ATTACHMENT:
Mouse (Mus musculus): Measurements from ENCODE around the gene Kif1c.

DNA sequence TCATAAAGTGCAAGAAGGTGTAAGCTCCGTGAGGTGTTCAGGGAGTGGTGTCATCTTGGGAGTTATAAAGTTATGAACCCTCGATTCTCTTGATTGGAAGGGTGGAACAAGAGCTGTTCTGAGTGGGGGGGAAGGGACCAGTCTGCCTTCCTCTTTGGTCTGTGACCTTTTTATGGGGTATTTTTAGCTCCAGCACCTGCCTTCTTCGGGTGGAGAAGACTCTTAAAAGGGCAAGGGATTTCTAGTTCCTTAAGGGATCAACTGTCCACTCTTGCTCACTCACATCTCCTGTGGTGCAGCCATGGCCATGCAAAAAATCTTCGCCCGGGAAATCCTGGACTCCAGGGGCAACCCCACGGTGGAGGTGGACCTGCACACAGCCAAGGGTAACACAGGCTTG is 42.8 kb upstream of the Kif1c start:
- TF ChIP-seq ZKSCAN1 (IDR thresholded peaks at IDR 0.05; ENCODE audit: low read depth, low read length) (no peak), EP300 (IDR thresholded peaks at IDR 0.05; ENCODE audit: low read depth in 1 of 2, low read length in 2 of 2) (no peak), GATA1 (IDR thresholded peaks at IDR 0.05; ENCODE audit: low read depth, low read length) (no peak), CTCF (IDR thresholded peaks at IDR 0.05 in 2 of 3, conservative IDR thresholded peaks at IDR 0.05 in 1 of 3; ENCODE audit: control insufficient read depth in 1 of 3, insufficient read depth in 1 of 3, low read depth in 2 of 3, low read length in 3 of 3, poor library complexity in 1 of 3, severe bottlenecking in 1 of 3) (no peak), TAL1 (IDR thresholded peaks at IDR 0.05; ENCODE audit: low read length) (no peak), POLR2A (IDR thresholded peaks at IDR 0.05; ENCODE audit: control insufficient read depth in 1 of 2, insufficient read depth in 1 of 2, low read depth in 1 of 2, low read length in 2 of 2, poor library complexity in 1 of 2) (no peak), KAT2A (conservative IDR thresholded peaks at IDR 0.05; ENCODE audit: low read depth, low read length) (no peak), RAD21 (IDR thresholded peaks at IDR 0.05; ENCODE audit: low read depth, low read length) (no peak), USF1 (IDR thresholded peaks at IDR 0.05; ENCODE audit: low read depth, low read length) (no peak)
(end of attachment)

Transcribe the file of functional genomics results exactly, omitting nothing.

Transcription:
Mouse (Mus musculus): Measurements from ENCODE around the gene Kif1c.

DNA sequence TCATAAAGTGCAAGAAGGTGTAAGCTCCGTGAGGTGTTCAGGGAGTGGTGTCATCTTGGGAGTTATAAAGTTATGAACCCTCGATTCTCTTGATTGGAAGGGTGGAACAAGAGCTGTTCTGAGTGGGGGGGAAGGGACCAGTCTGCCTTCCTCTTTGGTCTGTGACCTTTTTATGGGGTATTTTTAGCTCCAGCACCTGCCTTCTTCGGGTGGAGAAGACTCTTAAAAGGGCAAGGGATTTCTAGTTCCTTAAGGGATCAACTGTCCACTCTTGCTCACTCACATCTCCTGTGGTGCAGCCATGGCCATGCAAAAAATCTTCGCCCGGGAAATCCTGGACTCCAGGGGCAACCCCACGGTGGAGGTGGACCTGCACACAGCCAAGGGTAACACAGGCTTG is 42.8 kb upstream of the Kif1c start:
- TF ChIP-seq ZKSCAN1 (IDR thresholded peaks at IDR 0.05; ENCODE audit: low read depth, low read length) (no peak), EP300 (IDR thresholded peaks at IDR 0.05; ENCODE audit: low read depth in 1 of 2, low read length in 2 of 2) (no peak), GATA1 (IDR thresholded peaks at IDR 0.05; ENCODE audit: low read depth, low read length) (no peak), CTCF (IDR thresholded peaks at IDR 0.05 in 2 of 3, conservative IDR thresholded peaks at IDR 0.05 in 1 of 3; ENCODE audit: control insufficient read depth in 1 of 3, insufficient read depth in 1 of 3, low read depth in 2 of 3, low read length in 3 of 3, poor library complexity in 1 of 3, severe bottlenecking in 1 of 3) (no peak), TAL1 (IDR thresholded peaks at IDR 0.05; ENCODE audit: low read length) (no peak), POLR2A (IDR thresholded peaks at IDR 0.05; ENCODE audit: control insufficient read depth in 1 of 2, insufficient read depth in 1 of 2, low read depth in 1 of 2, low read length in 2 of 2, poor library complexity in 1 of 2) (no peak), KAT2A (conservative IDR thresholded peaks at IDR 0.05; ENCODE audit: low read depth, low read length) (no peak), RAD21 (IDR thresholded peaks at IDR 0.05; ENCODE audit: low read depth, low read length) (no peak), USF1 (IDR thresholded peaks at IDR 0.05; ENCODE audit: low read depth, low read length) (no peak)